The district court's grant of summary judgment in favor of Rail Link was based on a finding that Ms. Smith had not produced evidence sufficient to raise a genuine issue of material fact as to whether Rail Link is a common carrier. Initially, we note that the text of the FELA statute does not say that the injured worker must be acting in furtherance of the employer's common carrier status when she is hurt in order for a cause of action to lie. Rather, the injured worker must simply be furthering the employer's engagement in interstate commerce. Congress could have limited the scope of FELA to cover only those injured employees who were furthering their employer's operations as a common carrier when they were hurt. Instead, however, Congress imposed liability on a whole class of companies through FELA, and only exempted claims by employees of common carriers who are hurt when doing something other than furthering interstate commerce—not those employees who are hurt when doing something other than furthering common carrier activities. See 45 U.S.C. § 51.
Thus Rail Link's potential liability in this case turns not on whether Rail Link was acting as a common carrier at the Belle Ayre Mine where Ms. Smith was injured—Ms. Smith does not dispute that it was not so acting there—but instead depends on whether Rail Link was a common carrier at other facilities. That Ms. Smith never worked at those facilities is of no moment. An employer is a common carrier everywhere for FELA purposes if its operations—wherever executed—are those of a common carrier. See Mondou v. New York, New Haven & Hartford R.R. Co., 223 U.S. 1, 52, 32 S.Ct. 169, 56 L.Ed. 327 (1912) (“[T]he liability which [FELA] creates is imposed only on interstate carriers by railroad ․ and is imposed for the benefit of all employees of such carriers by railroad who are employed in interstate commerce, although some are not subjected to the peculiar hazards incident to the operation of trains ․”) (emphasis added).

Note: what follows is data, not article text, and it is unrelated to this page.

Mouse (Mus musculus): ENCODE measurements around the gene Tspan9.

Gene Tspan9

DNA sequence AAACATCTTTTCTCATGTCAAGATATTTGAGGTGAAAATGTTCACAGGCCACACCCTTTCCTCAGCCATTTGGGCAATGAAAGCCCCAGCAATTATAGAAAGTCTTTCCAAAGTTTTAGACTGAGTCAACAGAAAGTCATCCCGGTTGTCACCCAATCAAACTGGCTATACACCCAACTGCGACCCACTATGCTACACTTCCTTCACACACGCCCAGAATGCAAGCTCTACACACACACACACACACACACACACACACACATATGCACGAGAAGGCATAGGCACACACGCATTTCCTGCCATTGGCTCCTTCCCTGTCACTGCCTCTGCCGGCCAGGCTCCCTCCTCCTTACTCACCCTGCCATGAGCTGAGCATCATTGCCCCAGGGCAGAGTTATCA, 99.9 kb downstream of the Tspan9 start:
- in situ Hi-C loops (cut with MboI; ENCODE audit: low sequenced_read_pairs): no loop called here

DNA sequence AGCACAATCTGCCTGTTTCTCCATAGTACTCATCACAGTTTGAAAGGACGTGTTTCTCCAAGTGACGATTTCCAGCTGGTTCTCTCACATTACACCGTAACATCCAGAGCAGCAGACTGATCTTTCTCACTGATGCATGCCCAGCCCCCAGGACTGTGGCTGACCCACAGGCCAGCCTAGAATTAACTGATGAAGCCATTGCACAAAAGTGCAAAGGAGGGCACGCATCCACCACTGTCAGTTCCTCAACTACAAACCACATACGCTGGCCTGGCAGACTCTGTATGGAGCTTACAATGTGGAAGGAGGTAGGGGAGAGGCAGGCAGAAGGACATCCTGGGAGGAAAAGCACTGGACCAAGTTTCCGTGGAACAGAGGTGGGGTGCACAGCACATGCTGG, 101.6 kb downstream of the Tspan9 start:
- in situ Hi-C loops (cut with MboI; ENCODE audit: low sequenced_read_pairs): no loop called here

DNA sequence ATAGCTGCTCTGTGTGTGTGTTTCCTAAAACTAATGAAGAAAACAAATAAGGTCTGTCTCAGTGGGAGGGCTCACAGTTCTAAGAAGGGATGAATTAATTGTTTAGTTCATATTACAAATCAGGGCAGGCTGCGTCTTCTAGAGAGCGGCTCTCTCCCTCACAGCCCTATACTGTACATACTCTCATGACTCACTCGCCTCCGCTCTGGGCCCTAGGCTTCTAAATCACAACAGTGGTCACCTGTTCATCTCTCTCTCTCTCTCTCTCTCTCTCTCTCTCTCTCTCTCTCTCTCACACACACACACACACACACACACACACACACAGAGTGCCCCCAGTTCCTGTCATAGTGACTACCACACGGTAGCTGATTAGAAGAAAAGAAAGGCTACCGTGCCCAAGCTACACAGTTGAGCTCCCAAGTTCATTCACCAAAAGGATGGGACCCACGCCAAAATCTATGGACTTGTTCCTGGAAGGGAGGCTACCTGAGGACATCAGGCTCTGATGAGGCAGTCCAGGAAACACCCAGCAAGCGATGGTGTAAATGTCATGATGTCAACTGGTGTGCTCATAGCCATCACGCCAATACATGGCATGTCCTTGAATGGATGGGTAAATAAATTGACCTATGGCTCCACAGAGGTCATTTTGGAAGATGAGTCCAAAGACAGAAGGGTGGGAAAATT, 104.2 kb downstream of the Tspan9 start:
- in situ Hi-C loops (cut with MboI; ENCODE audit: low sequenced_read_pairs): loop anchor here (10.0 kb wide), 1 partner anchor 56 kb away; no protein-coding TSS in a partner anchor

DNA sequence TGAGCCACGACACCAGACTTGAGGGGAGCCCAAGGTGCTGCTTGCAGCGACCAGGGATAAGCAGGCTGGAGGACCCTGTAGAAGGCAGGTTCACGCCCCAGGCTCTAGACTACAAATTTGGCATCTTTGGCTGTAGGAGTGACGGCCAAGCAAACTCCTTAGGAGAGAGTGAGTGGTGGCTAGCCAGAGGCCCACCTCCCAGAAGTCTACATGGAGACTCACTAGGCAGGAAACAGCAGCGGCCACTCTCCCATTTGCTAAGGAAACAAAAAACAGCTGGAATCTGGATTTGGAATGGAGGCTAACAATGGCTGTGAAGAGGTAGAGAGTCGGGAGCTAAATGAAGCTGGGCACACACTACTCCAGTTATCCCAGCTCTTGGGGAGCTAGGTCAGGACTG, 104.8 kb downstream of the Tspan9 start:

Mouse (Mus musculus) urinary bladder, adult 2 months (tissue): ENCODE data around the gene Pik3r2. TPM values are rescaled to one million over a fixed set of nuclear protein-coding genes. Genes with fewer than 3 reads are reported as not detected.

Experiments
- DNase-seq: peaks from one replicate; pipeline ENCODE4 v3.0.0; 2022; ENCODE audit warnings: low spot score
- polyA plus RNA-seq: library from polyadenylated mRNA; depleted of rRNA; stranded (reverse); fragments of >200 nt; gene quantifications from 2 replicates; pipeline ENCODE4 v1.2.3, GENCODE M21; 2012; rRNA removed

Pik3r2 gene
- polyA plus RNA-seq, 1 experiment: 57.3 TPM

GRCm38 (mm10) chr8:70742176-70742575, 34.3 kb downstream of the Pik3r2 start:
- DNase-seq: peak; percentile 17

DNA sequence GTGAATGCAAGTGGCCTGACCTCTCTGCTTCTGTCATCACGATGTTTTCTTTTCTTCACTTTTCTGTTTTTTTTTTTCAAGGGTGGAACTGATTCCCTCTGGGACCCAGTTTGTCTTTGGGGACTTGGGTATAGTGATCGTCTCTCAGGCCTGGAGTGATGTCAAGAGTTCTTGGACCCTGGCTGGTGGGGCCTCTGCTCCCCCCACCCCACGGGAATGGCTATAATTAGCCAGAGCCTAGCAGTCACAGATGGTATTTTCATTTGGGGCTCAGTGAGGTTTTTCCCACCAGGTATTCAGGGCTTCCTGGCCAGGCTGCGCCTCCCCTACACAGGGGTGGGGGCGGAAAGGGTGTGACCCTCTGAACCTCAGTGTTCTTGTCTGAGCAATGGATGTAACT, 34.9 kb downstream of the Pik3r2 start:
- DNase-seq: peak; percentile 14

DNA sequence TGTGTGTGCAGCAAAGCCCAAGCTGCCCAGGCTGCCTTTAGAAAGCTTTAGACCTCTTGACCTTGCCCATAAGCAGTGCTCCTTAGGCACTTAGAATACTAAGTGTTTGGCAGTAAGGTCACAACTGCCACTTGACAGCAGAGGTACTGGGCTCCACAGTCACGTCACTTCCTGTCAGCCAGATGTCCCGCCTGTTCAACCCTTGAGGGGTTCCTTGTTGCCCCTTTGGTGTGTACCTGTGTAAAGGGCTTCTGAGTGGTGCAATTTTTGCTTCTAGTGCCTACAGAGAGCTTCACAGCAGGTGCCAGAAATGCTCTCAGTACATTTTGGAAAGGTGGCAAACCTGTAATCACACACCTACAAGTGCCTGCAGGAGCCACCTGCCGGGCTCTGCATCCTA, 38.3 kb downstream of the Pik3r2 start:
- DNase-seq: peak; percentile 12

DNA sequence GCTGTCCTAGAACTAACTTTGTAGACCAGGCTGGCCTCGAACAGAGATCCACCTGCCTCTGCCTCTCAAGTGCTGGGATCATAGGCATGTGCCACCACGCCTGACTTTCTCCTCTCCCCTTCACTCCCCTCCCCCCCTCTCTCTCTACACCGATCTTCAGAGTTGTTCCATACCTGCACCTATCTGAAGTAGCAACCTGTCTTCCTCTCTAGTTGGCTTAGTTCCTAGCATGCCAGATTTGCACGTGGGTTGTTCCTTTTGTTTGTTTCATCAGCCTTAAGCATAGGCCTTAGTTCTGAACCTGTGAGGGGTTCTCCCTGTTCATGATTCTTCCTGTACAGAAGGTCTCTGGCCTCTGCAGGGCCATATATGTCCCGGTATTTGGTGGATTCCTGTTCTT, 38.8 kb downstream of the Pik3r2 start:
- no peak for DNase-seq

A. The standard for determining whether an entity is a “common” carrier.
Under FELA, a common carrier is “one who operates a railroad as a means of carrying for the public—that is to say, a railroad company acting as a common carrier.” Wells Fargo & Co. v. Taylor, 254 U.S. 175, 187, 41 S.Ct. 93, 65 L.Ed. 205 (1920). “[T]here exist a number of activities and facilities which, while used in conjunction with railroads and closely related to railroading, are yet not railroading itself.” Edwards v. Pac. Fruit Express Co., 390 U.S. 538, 540, 88 S.Ct. 1239, 20 L.Ed.2d 112 (1968). Other courts of appeal have formulated intricate tests to aid in the inquiry whether an entity is a common carrier under FELA. See Lone Star Steel Co. v. McGee, 380 F.2d 640, 647 (5th Cir.1967) (establishing a four-part test to aid in answering the question whether an entity is a common carrier); Kieronski v. Wyandotte Terminal R.R., 806 F.2d 107, 108 (6th Cir.1986) (defining entities as private carriers, linking carriers, and in-plant operators and using that classification to determine whether an entity is a common carrier under FELA).